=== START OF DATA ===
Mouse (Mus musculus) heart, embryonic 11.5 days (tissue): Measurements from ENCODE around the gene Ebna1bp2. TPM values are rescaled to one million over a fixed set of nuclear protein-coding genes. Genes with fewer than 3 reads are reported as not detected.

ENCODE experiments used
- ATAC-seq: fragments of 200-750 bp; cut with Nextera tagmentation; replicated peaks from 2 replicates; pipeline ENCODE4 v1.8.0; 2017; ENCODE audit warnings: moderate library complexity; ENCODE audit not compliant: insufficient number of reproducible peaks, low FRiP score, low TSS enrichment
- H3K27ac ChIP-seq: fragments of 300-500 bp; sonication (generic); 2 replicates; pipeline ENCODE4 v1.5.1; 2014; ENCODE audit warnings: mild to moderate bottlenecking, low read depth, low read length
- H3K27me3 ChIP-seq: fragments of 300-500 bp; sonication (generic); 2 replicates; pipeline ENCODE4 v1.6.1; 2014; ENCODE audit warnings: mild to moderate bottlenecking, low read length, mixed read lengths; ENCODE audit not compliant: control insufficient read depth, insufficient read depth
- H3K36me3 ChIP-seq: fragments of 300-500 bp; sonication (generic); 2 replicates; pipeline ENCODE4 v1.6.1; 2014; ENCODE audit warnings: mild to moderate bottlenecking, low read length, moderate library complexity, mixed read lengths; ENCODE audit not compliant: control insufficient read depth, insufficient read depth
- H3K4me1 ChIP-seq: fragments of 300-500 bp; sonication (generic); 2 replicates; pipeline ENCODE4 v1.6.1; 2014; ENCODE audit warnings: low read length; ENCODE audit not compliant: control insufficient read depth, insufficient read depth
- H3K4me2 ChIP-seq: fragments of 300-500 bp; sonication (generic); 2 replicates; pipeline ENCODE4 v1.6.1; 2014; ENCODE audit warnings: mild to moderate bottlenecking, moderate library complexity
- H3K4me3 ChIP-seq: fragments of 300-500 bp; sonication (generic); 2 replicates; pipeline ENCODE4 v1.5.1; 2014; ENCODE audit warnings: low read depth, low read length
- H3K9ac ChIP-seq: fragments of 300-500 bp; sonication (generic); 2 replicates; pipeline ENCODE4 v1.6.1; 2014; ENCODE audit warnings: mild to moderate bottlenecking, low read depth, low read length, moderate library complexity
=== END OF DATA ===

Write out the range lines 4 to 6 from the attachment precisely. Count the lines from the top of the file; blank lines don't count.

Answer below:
- H3K27ac ChIP-seq: fragments of 300-500 bp; sonication (generic); 2 replicates; pipeline ENCODE4 v1.5.1; 2014; ENCODE audit warnings: mild to moderate bottlenecking, low read depth, low read length
- H3K27me3 ChIP-seq: fragments of 300-500 bp; sonication (generic); 2 replicates; pipeline ENCODE4 v1.6.1; 2014; ENCODE audit warnings: mild to moderate bottlenecking, low read length, mixed read lengths; ENCODE audit not compliant: control insufficient read depth, insufficient read depth
- H3K36me3 ChIP-seq: fragments of 300-500 bp; sonication (generic); 2 replicates; pipeline ENCODE4 v1.6.1; 2014; ENCODE audit warnings: mild to moderate bottlenecking, low read length, moderate library complexity, mixed read lengths; ENCODE audit not compliant: control insufficient read depth, insufficient read depth